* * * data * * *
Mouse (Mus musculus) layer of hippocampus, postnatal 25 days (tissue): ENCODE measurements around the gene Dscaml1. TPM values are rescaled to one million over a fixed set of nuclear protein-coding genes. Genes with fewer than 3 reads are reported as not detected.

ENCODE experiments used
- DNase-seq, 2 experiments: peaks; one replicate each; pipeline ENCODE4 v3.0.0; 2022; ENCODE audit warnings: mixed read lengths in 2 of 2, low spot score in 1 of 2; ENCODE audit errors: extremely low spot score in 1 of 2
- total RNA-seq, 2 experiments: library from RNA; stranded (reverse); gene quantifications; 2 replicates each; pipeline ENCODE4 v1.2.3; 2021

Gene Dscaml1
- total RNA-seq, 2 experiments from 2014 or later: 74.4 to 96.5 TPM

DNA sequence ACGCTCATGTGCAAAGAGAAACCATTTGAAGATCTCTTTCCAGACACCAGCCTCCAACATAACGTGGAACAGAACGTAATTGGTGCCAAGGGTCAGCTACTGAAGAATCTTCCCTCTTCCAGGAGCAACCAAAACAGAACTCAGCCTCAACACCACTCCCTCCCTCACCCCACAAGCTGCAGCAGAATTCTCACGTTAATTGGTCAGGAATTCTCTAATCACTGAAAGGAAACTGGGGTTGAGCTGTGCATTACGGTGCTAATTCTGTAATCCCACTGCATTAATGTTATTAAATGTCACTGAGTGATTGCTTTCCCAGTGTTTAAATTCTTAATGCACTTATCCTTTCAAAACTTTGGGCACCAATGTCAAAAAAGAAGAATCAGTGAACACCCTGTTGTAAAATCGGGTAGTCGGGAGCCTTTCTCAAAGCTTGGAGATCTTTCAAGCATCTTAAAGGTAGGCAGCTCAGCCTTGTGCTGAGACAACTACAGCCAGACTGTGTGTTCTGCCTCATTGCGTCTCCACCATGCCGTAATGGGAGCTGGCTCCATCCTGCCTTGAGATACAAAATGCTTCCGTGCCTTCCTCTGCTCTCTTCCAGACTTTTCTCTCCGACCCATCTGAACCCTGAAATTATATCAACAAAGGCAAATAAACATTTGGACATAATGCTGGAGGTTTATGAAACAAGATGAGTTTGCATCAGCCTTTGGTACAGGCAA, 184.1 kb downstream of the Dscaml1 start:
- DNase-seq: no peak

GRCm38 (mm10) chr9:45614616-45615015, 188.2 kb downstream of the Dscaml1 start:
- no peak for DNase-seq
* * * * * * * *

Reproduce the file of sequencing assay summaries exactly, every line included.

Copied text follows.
Mouse (Mus musculus) layer of hippocampus, postnatal 25 days (tissue): ENCODE measurements around the gene Dscaml1. TPM values are rescaled to one million over a fixed set of nuclear protein-coding genes. Genes with fewer than 3 reads are reported as not detected.

ENCODE experiments used
- DNase-seq, 2 experiments: peaks; one replicate each; pipeline ENCODE4 v3.0.0; 2022; ENCODE audit warnings: mixed read lengths in 2 of 2, low spot score in 1 of 2; ENCODE audit errors: extremely low spot score in 1 of 2
- total RNA-seq, 2 experiments: library from RNA; stranded (reverse); gene quantifications; 2 replicates each; pipeline ENCODE4 v1.2.3; 2021

Gene Dscaml1
- total RNA-seq, 2 experiments from 2014 or later: 74.4 to 96.5 TPM

DNA sequence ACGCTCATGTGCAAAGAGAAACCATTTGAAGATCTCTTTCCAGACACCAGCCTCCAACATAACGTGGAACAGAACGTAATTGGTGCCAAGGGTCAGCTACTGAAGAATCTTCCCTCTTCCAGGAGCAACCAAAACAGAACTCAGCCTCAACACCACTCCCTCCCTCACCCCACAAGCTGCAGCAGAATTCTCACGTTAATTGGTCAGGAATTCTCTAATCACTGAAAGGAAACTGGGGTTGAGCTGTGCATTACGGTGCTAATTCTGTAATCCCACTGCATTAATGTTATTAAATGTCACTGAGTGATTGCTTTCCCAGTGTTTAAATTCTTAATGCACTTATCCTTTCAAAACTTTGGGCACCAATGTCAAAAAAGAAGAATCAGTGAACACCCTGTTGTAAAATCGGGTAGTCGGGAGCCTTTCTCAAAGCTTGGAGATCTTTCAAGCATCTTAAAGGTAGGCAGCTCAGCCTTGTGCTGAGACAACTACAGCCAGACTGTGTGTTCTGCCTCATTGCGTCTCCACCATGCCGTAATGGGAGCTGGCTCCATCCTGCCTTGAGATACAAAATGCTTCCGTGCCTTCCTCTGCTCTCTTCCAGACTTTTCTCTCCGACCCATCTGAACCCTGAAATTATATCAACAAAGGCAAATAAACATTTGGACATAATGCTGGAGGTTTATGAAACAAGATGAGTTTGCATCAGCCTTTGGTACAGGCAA, 184.1 kb downstream of the Dscaml1 start:
- DNase-seq: no peak

GRCm38 (mm10) chr9:45614616-45615015, 188.2 kb downstream of the Dscaml1 start:
- no peak for DNase-seq